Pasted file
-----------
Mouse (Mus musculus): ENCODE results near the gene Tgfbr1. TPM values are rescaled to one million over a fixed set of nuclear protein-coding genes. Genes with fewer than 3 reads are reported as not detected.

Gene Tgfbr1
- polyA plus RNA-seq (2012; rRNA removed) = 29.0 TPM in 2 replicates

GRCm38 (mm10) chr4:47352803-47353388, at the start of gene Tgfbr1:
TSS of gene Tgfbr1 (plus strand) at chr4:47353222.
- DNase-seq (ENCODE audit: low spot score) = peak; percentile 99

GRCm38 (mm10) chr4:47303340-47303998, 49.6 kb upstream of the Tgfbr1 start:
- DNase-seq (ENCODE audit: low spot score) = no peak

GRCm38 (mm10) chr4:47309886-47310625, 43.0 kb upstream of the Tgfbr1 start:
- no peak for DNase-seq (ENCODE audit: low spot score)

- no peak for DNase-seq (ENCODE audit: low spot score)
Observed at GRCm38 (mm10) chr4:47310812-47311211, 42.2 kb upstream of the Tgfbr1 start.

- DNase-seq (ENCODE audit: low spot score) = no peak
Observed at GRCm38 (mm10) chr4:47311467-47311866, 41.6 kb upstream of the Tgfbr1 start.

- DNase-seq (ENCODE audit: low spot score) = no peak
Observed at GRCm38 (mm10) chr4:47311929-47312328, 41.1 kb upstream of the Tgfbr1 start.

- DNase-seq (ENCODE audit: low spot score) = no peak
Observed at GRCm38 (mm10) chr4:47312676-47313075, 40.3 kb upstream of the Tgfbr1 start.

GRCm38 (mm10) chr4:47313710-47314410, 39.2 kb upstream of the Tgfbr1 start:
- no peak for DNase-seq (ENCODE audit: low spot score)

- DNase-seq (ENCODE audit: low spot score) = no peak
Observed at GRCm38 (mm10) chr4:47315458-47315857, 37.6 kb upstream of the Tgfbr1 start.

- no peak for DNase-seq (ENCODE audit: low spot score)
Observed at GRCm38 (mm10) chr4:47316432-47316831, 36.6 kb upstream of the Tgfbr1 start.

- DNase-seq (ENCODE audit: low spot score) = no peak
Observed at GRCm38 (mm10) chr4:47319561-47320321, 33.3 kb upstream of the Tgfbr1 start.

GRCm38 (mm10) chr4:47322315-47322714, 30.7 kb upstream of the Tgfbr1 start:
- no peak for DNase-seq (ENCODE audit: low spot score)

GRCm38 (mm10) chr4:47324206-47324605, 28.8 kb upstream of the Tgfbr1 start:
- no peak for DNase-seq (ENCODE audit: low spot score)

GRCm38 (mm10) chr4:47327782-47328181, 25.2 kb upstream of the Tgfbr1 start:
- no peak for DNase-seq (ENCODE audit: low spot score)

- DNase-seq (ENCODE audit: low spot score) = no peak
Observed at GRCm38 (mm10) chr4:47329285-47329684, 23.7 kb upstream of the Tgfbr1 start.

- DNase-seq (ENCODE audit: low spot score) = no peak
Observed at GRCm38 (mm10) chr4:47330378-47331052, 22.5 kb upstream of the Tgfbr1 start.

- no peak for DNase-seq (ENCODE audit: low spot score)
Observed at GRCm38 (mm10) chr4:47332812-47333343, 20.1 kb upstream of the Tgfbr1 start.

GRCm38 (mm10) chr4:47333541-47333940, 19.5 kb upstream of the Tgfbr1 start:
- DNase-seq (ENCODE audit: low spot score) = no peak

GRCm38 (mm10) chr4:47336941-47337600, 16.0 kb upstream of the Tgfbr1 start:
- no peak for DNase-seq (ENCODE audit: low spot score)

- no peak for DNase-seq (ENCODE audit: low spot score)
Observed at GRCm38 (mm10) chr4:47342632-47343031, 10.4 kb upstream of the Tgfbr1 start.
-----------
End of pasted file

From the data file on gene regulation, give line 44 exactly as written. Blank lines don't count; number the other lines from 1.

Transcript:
Observed at GRCm38 (mm10) chr4:47342632-47343031, 10.4 kb upstream of the Tgfbr1 start.